ICW North Carolina Position 34:29.035N 77:28.305W
Bill and Judy Stellin
Wed 14 May 2008 01:27
I couldn't resist doing another blog to show where we are spending tonight on the boat.
We ran out of time to get where we could anchor safely and because we don't ever want to travel this waterway at night, we just stopped in our tracks, threw out the anchor and here we is.
We ran out of time because this is the most nerve racking traveling one could imagine. The water in the dredged portion is never even 20 feet deep. Mostly about 12-16 feet. Also the channel is very narrow and easy to wander out of. It is well marked, however the aids to navigation are far apart, so it is easy to wander a bit. Both Judy and I have bumped once today. Judy got us hard aground when she got no more than 5 feet out of the imaginary boundary of the channel. We had deflated the dinghy so I had to pump that back up, all the while the tide is going out fast so if I can't get an anchor set for kedging, we were there for the night.
I got the dinghy ready and in the water when I spied a guy on his dock next to us about 200 feet away. He knew we were aground because apparently lots of people do it regularly. I hollered over and asked if he could launch is boat off the boat lift and tow us off. He said "sure".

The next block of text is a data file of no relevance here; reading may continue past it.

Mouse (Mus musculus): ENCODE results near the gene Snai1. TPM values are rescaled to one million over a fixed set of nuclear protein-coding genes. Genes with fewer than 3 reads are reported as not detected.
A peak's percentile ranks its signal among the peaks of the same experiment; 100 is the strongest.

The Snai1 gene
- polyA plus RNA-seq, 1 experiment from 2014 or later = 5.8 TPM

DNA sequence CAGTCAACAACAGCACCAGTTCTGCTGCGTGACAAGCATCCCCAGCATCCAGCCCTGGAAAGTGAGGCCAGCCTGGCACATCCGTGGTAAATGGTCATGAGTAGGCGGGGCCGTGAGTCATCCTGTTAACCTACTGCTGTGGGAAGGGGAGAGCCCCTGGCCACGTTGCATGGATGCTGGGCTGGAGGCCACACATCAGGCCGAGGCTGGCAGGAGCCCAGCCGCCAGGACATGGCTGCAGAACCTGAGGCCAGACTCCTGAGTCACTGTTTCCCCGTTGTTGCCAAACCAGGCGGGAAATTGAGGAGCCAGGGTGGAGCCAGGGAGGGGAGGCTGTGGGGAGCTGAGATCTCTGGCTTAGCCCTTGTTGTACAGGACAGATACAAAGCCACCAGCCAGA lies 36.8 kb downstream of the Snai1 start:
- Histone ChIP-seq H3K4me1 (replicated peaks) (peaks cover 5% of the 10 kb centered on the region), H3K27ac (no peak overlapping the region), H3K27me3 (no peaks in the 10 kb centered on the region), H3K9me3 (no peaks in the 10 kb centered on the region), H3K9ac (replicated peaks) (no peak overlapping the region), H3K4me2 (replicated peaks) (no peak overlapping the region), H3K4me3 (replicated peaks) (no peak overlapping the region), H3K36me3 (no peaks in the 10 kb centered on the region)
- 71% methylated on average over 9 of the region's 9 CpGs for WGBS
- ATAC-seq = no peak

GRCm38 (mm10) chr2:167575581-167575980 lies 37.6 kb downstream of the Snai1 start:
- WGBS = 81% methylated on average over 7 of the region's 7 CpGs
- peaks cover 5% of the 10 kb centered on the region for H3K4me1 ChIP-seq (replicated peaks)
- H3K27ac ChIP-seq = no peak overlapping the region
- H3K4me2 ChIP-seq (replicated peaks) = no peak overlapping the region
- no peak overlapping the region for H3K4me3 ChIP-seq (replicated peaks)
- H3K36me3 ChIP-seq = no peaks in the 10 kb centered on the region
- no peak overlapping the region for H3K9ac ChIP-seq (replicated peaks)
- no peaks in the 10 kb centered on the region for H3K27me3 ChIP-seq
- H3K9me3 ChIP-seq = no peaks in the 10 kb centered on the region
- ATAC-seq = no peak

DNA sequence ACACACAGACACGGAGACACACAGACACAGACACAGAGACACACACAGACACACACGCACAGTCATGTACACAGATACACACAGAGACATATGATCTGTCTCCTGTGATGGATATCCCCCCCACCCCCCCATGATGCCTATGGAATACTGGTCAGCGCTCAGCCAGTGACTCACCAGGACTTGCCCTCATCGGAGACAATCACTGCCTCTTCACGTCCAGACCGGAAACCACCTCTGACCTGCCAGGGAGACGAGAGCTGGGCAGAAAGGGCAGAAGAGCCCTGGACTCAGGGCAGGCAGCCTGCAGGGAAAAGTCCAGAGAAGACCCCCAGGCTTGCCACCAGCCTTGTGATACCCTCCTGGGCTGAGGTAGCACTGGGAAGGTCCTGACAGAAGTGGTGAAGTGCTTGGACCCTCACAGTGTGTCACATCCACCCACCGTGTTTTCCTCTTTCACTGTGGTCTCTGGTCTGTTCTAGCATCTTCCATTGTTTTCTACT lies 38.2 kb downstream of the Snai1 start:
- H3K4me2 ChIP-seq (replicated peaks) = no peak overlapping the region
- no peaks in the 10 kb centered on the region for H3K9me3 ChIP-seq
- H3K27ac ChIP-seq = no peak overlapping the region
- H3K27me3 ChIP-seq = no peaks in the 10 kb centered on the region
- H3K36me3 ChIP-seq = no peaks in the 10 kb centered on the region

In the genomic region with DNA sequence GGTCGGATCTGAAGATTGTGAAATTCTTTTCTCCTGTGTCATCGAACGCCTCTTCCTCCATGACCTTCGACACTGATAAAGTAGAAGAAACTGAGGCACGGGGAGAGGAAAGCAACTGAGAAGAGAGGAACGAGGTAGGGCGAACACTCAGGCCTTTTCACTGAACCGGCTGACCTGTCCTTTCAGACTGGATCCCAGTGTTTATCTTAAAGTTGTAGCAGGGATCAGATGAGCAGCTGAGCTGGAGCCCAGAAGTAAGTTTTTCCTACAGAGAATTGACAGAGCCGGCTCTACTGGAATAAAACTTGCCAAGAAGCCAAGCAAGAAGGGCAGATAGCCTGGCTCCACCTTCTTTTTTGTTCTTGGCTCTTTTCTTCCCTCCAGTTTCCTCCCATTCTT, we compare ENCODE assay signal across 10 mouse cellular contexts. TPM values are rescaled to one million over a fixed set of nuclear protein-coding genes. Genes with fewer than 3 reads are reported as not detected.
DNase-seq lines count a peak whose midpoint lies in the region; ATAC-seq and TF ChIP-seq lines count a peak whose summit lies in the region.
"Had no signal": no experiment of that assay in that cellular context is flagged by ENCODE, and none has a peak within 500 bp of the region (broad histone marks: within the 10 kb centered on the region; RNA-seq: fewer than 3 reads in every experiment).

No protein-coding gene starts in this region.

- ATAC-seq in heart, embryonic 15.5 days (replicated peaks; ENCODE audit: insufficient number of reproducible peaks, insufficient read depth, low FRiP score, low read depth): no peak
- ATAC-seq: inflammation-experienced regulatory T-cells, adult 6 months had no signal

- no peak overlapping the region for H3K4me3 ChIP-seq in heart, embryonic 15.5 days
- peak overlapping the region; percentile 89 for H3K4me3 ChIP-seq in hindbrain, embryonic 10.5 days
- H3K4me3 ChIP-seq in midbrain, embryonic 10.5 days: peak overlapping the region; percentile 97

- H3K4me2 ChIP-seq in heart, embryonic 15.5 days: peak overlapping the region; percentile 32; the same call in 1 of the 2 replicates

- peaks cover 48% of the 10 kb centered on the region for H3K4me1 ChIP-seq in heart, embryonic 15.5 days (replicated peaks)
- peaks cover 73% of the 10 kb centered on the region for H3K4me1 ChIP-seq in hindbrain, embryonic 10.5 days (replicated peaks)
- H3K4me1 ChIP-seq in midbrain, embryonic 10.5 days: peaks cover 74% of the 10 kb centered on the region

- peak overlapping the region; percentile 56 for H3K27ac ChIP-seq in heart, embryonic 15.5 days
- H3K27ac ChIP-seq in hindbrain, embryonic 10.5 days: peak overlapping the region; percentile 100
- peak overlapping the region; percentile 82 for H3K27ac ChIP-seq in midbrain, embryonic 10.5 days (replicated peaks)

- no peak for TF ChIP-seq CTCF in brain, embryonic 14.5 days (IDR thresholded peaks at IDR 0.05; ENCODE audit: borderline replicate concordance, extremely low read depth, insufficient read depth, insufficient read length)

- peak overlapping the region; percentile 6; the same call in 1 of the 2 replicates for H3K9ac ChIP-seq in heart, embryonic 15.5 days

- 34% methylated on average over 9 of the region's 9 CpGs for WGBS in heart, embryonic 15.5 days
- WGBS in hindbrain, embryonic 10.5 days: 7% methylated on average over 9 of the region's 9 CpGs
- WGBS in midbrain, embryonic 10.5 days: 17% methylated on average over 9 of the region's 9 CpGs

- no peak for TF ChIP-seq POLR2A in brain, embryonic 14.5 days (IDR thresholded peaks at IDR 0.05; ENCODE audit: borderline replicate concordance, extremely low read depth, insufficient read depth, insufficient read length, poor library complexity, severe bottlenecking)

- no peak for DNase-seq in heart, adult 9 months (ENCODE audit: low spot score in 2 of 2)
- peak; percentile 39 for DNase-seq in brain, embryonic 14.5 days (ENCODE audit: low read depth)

It took him what seemed forever to get his keys to the boat, get it off the lift, start the engine and motor slowly out to us. At one point, after he had lowered the boat into the water, he started the motor but couldn't make it budge off the lift. I could see the boat wasn't all the way in the water and floating. I shouted to him to lower it a bit more. He thanked me for the tip. All the while the tide is going out and there is less and less water underneath is.
At long last he got close enough to take my line and then proceed to just wrap it in circles around his cleat. I thought oh,oh, it's going to come undone and maybe caught in his prop.
After a few aborted tries, he got the boat at the correct angle to the way I wanted us pulled off and then gave it the guns. Surprisingly, we came off very easy. I thanked him profusely and kept going.
All of this took about an hour and it was this last hour that has kept us for getting to our destination.
There is a terrific current in the channel due to the tide, which is going out. We are only in 7.8 feet of water and we draw 6.5 feet. The tide is almost one meter (3 feet) so I am sure we will be on the bottom at some point tonight.
I have a lot of admiration for those brave souls who do the Great Loop which is A LOT of ICW motoring. This is a waterway that requires constant navigation. Fifty feet to the right or left and you are out of the channel in many spots and you are hard aground. There isn't much time to look around and see the sights. Which, for the most part are just single family homes anyway. Many have enormous docks that sometimes stretch 100 yards or more to get in no more than 6 feet of water. Some must cost as much as a home to build. They all have a gazebo at the end along with a fancy boat lift that can take care of boats up to 25 feet or so.
Tomorrow is another day and hopefully one not so stressful. We only made 52 miles today. If we could have been on the outside in the Atlantic it would have been 100 miles. The weather is still rotten for sailing north. Winds are blowing 20-25 kts right out of the north.
I am sending this from the boat using somebody's wifi which I can pick up. I can't even see a house so this is one powerful wifi adaptor and antenna.